One of the side effects is that there is a lot of queueing. We got a first taste of this when we spent 5 hours or so queueing just to pick up our (pre-booked) tickets on the day before the con began. Tickets including preview night access for next year are already sold out.
One of the other ‘features’ of Comic Con is that they don’t clear out the panel rooms (which vary in size from a bijou 250 up to the vast 6000 seater Hall H) between sessions. So if there is a popular session scheduled for the afternoon, the only way to guarantee getting a seat is to be in there all day. And if the panel is really that popular, that means getting in queue early in the morning, just to be sure. Oh yes, the queues also start way before the convention centre opens.
So if anyone was wondering why we didn’t go to the Game of Thrones panel, that’s the other reason why.
Swag: not just a 4 letter word, it’s a way of life
When you pick up your comic con tickets, you are also given a huge and mostly empty bag. Why was this, I wondered. It’s for swag, said Arb knowingly, as we decided whether we liked the pictures on the sides of our bags or whether we should get Arb’s friend (who is apparently good at bag trading) to try to trade them in with other people for ones we preferred. I decided to stick with the Arkham City one.
Swag comes in many different flavours at comic con. You can pick up a fair amount by just wandering around the exhibition floor. In particular you will acquire badges, postcards, bags, free/ preview comics, fliers, and posters just by sticking your hand out as they’re being distributed. I also picked up a couple of t-shirts that were being given out by gaming companies after you had demoed one of their games.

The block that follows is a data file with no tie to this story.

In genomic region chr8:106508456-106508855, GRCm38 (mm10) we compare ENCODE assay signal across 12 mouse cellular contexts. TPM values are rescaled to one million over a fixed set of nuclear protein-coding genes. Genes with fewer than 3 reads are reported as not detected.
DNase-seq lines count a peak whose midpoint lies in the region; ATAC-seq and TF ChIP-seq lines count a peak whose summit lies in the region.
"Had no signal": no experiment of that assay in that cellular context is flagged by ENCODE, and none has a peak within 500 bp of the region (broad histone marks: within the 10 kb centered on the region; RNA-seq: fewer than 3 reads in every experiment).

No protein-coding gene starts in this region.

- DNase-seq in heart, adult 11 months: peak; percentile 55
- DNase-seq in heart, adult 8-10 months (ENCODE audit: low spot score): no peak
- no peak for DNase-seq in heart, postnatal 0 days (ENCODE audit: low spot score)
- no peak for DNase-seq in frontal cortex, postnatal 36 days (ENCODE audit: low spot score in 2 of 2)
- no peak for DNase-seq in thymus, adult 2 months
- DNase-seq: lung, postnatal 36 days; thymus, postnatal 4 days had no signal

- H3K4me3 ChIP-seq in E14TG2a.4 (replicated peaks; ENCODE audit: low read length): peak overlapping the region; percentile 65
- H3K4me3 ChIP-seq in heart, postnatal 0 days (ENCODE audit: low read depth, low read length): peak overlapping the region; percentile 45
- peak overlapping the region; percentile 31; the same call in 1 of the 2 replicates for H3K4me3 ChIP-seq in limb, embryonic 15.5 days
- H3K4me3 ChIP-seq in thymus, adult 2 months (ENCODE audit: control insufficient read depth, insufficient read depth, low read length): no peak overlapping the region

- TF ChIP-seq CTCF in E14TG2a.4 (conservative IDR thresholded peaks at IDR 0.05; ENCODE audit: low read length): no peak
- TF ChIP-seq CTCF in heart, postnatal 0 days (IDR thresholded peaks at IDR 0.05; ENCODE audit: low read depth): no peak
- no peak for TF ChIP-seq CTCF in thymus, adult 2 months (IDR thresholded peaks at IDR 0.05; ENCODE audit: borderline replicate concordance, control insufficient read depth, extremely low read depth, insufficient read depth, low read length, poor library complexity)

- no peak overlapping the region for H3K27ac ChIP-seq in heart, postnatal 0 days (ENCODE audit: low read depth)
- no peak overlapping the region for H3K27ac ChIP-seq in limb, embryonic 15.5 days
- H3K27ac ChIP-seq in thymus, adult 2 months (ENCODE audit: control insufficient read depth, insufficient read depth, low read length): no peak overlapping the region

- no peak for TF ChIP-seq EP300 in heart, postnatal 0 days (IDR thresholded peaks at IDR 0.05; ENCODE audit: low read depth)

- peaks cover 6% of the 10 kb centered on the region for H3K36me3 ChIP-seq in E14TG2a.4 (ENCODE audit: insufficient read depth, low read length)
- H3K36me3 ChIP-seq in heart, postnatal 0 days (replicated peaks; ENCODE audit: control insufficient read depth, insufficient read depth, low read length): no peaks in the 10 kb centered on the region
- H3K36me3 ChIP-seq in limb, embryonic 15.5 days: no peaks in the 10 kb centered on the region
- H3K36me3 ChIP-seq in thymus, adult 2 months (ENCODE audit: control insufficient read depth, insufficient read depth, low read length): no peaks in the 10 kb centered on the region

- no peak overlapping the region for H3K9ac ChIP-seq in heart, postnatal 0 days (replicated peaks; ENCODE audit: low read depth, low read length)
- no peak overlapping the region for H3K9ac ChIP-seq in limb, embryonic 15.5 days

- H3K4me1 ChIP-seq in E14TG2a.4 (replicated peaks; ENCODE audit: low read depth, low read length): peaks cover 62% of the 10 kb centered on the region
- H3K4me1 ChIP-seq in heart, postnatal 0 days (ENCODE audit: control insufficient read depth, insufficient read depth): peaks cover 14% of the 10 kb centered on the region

There’s more strategy needed for a maximal swag grab, as some stands only give out swag at specific times of days, or give out different swag at different days/ times.
Swag can also be achieved in panels, and I saw some being given out to people who asked questions in panels. Other panels gave out swag to all attendees, such as the SWTOR pre-order codes given out by Bioware, or the very stupid hats given out by the cartoon network.
Some swag can be grabbed outside the convention centre too, such as the inflatable omniblades at the Bioware Base, or the angry birds badges that I saw being given out on the street by people in angry bird costumes. Or the really nice posters and captain america 3D specs that we were given at the cinema when we went to see Captain America.
My personal favourite swag was:
- the educational comic about Tesla and the Chicago World Fair, illustrated with lots of pigeons
- Dragon’s Dogma T Shirt
- Captain America poster from the cinema, which I’m going to get framed
It was the best of days, it was the worst of days
We (as in europeans) tend to have a view that Americans are really good at organising things, especially when the things are also large events. SDCC really bore this out for me. Yes, there was a lot of queuing, yes there probably were too many people there for the size of the event, but all the staff I spoke to either on individual stands or as part of the convention staff were polite, helpful, and professional. Events happened at the right time in the right place, bang on schedule.
I don’t know if I would go again, although I’d certainly go to other (smaller!) cons but we had a fantastic time.